Around 2003 I developed an interest in functional programming languages.
I played with Haskell, OCaml, Erlang and Clean and came away very impressed.
Pattern matching, referential transparency, higher order functions, list comprehensions,
all powerful constructs in elegant packages that functional programming languages are.
As enticing as these languages were, at work I had to stick to more mainstream languages;
employers and customers tend to be very conservative.
Fortunately during the past decade things have changed considerably.
Functional languages have gained a much broader attention;
Haskell has seen a lot of press, especially around Software Transactional Memory
The functional languages Scala and Clojure came into existence
and enjoy an ever growing community around them.
Products such as CouchDB, RabbitMQ, Riak and ejabberd
demonstrated the viability of functional languages,
and Erlang in particular,
for developing robust and widely used software.
These days the case for functional programming is a lot easier to make then 10 years ago.
Time to brush up my functional programming language skills.
Enter ErlangCamp Amsterdam.
A conference around one of the most interesting functional languages around,
given in my hometown was simply too good an opportunity to pass up.
Especially as it would address OTP;
Erlang's well renowned facilities for writing fault-tolerant distributed systems,
and the part I never got around to play with all those years ago.
Day One - August 30th, 2013
||Setup & Getting Started
||Erlang Essentials 1
||Erlang Essentials Pt 2
||Events & Logs
||VIP Dinner (site)
The first day started a bit slow.
Erlang Essentials 1 was fairly basic
and the exercises were simple.
I think we could have covered a little more ground during those first two hours.
On the other hand it did seem to make everyone at ease with the new environment and language.
I was very pleased though to be introduced to type specifications.
Dynamically typed languages such as Erlang have a number of advantages over statically typed languages,
but it is often hard to determine what a function expects as input and generates as output
merely by looking at the function signature.
Erlang Type specifications make this much more explicit.
They are primarily a documentation tool and as such not enforced by the compiler.
However a static analysis tool such Dialyzer
can utilize these type specifications to provide better feedback on your Erlang code.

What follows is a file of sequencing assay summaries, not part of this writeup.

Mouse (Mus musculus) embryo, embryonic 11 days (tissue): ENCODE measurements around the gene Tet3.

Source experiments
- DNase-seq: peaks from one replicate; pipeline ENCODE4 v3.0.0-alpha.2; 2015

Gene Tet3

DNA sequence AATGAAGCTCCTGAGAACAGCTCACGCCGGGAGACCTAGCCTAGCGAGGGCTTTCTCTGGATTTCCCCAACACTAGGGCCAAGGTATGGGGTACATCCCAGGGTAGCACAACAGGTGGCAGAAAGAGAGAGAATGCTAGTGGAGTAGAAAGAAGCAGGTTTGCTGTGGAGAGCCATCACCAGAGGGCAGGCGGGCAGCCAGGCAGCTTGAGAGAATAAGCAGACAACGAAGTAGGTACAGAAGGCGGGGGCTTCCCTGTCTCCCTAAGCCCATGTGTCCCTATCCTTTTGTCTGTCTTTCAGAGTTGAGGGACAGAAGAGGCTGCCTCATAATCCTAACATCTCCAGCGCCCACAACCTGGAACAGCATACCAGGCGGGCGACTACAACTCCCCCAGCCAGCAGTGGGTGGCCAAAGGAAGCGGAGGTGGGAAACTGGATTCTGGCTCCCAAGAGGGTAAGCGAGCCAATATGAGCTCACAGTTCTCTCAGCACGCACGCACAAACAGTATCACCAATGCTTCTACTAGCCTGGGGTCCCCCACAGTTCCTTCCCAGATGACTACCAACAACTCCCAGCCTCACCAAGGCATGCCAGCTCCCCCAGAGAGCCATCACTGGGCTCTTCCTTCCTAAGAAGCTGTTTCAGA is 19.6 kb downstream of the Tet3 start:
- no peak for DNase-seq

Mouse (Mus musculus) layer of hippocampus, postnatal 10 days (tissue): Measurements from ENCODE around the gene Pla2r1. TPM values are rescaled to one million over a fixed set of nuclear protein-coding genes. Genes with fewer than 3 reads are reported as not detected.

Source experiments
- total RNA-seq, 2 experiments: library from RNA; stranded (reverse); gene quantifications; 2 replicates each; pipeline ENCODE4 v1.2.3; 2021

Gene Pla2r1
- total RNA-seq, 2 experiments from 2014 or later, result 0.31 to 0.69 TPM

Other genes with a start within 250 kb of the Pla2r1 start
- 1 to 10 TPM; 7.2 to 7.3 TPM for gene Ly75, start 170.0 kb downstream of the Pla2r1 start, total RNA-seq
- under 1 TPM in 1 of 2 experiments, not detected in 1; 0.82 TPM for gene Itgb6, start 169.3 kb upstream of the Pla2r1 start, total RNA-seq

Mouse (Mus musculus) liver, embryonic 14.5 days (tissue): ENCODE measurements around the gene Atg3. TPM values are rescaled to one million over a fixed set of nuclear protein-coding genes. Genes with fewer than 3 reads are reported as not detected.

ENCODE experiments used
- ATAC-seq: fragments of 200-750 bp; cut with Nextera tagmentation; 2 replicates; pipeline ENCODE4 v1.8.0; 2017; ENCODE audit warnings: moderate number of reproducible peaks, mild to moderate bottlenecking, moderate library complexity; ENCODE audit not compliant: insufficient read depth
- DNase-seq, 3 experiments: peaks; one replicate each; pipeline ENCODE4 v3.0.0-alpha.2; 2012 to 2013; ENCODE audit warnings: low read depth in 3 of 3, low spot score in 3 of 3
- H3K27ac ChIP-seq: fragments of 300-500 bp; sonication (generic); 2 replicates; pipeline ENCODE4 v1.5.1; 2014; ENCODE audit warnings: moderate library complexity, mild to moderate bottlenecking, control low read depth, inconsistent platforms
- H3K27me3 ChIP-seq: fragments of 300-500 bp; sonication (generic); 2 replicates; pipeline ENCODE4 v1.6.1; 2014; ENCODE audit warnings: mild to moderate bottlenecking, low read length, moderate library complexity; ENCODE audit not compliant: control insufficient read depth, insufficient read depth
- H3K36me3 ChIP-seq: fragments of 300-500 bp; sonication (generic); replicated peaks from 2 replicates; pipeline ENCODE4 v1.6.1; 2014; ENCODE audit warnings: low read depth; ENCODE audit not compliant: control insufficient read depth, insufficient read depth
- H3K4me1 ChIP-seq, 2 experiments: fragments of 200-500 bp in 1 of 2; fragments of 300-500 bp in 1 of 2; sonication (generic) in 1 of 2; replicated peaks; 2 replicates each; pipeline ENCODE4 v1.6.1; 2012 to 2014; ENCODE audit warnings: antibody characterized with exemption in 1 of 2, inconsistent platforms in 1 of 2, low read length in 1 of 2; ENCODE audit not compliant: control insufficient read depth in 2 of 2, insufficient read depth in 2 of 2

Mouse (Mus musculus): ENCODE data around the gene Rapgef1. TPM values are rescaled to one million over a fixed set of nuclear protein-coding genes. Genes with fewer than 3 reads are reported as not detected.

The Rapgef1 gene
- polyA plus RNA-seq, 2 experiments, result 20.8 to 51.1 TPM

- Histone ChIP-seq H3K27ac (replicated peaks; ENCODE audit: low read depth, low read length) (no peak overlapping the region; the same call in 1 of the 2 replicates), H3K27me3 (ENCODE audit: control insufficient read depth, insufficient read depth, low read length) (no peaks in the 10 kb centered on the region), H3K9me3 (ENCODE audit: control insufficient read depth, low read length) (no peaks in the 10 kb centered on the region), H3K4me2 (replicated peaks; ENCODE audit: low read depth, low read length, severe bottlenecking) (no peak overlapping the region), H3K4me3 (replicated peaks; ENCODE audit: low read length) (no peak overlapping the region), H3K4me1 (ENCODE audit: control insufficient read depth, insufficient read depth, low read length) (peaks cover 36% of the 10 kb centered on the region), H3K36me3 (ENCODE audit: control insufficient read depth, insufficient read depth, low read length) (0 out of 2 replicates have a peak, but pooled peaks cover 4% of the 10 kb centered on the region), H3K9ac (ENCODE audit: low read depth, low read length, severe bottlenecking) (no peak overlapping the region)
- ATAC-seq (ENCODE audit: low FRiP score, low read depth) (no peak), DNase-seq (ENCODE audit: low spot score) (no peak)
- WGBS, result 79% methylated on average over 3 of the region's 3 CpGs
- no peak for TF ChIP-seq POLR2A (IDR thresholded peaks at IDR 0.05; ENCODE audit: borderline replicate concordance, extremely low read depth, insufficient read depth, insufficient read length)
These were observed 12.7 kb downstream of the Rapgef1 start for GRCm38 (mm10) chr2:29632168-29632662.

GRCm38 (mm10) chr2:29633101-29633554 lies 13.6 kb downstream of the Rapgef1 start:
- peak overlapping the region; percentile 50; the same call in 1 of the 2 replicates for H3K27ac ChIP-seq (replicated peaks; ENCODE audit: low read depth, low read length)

Lunch was a bit of a surprise as it was not provided for.
Completely understandable given the very affordable price the conference was offered for (thank you SpilGames),
but I did not see it mentioned anywhere.
The good thing about it was that it gave me the opportunity to have lunch at Burgermeester.
A place I have been meaning to check out for some time now.
The afternoon picked up the pace.
We got a really good introduction to OTP.
That should not have come as a surprise
as the instructor, Martin J. Logan, is one of the authors of Erlang and OTP in Action.
The last session, Events & Logs was a bit difficult to follow.
It went a little fast and I was a little tired.
Not the best combination to learn new things.
Dinner was fun. Good conversations about Erlang, software development, and life in general.
Day Two - August 31st, 2013
||Meet and Greet (Socialization Time)
||Distributing Erlang Systems
||Releases and Deployment
||Drink & Talk Erlang
(if you want to)
Day two demonstrated some of Erlang's strengths during the Distributed Erlang Systems session.
Once you have seen Erlang nodes communicate
you will start to wonder why it is still
- Erlang was open sourced in 1998 -
so hard to do something similar in other languages.
I really enjoyed the Testing session by Thomas Arts.
I had previously heard a lot about QuickCheck for Haskell and Thomas demonstrated the Erlang version.
His exercise, a simple editor to transform one string into another by issuing edit operations, was fun to do.
It also demonstrated how powerful pattern matching can be to develop your functions iteratively, case by case.
Unfortunately I had to leave early and hence was not able to attend the Releases and Deployment session.
A pity as Eric Merritt
(one of the other authors of Erlang and OTP in Action)
had shown himself to be a very good speaker during the Erlang Essentials Pt 2 session.
If you are thinking about picking up Erlang as a new language
ErlangCamp is an excellent introduction to it and its ecosystem.
It is not a training course that teaches you all the ins and outs of Erlang,
but it does give you a well balanced impression of all the important parts.
This in turn allows you to direct your own learning much better.
You will learn, for example, that when you dive into interprocess communication that better abstractions exist in OTP.
You will get an idea about the configuration and deployment tools (rebar) at your disposal
and how to do testing (eunit, QuickCheck).
In short ErlangCamp is an excellent start to explore Erlang better.
I have only one minor point of criticism: the pace on day one could have started a
little faster and ended somewhat slower than it actually did.